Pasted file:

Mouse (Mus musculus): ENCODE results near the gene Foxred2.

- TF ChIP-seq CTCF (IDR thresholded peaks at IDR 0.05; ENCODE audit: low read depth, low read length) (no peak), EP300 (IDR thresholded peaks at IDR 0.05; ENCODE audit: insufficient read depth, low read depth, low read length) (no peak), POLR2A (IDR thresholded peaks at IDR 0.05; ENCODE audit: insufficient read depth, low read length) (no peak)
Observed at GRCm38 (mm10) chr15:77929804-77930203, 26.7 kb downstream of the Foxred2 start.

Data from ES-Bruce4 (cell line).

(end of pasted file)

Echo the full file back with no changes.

Mouse (Mus musculus): ENCODE results near the gene Foxred2.

- TF ChIP-seq CTCF (IDR thresholded peaks at IDR 0.05; ENCODE audit: low read depth, low read length) (no peak), EP300 (IDR thresholded peaks at IDR 0.05; ENCODE audit: insufficient read depth, low read depth, low read length) (no peak), POLR2A (IDR thresholded peaks at IDR 0.05; ENCODE audit: insufficient read depth, low read length) (no peak)
Observed at GRCm38 (mm10) chr15:77929804-77930203, 26.7 kb downstream of the Foxred2 start.

Data from ES-Bruce4 (cell line).